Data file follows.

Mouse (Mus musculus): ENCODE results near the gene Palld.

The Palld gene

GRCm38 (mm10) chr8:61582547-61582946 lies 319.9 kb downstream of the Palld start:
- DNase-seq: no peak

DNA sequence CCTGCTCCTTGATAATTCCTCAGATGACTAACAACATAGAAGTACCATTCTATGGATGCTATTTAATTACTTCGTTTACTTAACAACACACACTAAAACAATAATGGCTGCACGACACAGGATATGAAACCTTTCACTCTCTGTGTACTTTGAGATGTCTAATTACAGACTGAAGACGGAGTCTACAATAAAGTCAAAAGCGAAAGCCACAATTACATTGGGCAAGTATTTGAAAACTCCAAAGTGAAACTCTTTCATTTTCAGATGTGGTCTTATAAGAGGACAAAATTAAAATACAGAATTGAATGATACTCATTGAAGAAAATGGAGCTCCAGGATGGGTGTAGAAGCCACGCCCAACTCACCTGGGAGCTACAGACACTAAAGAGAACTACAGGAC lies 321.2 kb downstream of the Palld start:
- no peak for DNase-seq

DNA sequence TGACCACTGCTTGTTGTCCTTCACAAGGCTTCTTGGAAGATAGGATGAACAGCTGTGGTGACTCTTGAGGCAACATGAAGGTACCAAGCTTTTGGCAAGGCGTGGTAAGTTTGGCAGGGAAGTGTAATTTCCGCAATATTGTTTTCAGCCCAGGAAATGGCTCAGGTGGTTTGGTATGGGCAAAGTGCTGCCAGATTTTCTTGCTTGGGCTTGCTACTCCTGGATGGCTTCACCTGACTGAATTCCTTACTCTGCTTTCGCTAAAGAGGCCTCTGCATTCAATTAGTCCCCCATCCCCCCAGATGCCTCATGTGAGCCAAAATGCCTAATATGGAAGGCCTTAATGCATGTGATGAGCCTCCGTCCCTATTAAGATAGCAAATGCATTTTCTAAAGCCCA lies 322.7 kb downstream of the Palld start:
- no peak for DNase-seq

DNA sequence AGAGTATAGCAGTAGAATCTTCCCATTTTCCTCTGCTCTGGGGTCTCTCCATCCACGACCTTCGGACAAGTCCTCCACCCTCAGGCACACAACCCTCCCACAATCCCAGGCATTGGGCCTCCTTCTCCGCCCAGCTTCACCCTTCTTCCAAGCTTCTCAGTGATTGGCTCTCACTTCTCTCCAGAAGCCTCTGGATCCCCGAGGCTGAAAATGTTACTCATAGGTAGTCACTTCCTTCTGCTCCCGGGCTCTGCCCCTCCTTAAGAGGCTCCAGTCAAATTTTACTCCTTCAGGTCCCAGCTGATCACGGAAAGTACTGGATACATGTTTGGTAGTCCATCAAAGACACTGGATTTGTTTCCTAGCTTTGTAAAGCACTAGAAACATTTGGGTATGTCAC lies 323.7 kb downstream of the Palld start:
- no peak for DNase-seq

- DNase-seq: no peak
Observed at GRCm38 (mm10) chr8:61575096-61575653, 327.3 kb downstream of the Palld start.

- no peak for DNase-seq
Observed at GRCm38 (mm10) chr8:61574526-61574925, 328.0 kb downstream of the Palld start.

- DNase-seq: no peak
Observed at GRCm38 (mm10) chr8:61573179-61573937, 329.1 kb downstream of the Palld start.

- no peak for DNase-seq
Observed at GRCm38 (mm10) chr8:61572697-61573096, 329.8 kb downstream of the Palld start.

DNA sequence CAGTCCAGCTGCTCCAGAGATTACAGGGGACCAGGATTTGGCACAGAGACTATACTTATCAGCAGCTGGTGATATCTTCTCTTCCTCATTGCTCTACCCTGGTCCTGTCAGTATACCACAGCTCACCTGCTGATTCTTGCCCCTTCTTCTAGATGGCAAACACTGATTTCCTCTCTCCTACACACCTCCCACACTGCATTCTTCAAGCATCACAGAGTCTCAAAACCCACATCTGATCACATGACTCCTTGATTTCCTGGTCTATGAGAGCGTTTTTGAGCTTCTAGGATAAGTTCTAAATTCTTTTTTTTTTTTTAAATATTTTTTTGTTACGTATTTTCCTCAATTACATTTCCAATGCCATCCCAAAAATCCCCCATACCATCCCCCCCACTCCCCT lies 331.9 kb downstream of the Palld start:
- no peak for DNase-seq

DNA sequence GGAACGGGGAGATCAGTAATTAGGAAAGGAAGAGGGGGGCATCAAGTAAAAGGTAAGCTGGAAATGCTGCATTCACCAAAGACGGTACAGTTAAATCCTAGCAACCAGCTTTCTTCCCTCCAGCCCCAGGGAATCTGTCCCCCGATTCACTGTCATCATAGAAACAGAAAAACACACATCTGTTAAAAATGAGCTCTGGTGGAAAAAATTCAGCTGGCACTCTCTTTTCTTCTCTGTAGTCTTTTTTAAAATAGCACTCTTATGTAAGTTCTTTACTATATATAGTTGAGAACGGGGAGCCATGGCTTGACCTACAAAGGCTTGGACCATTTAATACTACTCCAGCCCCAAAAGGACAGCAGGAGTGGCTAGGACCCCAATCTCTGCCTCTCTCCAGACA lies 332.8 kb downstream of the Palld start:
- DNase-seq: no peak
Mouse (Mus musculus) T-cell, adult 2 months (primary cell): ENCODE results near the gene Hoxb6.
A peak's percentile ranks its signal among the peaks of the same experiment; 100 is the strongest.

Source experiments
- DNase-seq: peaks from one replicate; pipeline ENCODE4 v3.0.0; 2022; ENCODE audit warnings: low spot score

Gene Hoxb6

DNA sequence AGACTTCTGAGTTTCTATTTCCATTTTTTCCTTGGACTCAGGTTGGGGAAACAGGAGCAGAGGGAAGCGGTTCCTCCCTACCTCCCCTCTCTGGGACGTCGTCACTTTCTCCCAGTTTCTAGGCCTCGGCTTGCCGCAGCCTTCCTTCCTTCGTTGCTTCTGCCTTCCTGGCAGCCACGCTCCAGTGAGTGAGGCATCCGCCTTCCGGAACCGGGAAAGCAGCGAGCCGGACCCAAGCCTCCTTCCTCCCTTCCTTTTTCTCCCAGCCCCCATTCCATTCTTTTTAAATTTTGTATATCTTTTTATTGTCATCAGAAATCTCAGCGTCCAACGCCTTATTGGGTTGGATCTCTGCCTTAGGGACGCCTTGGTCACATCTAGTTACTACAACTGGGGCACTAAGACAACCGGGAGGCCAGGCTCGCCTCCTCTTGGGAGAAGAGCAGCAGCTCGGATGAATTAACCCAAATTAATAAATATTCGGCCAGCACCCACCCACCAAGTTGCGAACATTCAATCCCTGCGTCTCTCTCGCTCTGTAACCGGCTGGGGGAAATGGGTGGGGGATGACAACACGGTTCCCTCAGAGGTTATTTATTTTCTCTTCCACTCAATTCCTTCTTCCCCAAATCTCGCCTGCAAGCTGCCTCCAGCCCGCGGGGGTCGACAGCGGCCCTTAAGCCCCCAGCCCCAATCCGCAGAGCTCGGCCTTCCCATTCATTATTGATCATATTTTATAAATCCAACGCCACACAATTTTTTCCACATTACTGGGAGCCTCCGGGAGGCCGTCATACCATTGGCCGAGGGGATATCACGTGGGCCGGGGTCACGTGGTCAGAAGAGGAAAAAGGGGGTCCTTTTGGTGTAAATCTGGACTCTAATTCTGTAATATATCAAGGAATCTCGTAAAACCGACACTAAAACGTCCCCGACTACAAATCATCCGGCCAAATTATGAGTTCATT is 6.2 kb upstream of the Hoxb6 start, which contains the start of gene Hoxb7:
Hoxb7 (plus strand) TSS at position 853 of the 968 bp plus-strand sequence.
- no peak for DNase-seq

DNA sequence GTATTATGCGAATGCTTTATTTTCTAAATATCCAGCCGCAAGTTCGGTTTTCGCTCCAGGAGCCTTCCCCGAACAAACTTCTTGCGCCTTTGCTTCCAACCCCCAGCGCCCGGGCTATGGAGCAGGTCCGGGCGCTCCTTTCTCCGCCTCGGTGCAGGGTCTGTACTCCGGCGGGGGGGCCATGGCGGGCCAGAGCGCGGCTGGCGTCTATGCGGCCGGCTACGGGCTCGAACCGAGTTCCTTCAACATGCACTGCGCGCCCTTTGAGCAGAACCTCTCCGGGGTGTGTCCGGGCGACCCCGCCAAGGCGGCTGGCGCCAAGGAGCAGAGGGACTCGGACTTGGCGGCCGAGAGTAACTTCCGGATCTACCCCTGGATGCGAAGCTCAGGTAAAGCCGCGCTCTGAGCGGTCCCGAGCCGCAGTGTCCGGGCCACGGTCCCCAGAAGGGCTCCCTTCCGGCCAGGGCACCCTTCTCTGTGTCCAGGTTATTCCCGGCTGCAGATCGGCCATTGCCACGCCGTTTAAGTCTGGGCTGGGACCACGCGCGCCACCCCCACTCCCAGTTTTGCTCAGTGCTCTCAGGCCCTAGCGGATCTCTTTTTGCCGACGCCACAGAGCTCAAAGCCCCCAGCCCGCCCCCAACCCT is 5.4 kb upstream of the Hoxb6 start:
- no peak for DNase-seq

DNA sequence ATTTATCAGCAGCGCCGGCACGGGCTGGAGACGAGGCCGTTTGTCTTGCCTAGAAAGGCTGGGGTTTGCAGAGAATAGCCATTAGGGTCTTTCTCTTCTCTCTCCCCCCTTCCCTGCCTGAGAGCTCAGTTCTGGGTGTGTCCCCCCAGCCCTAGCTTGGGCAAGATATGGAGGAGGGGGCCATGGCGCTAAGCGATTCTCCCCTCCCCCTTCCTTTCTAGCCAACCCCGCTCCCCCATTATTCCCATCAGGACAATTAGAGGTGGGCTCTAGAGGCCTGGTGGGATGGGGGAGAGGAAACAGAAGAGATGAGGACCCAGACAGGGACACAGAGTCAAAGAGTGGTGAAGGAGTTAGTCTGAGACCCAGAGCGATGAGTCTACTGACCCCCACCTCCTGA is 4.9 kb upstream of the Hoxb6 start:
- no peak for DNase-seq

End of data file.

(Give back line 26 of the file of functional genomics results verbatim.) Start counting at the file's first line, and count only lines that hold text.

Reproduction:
- DNase-seq: peaks from one replicate; pipeline ENCODE4 v3.0.0; 2022; ENCODE audit warnings: low spot score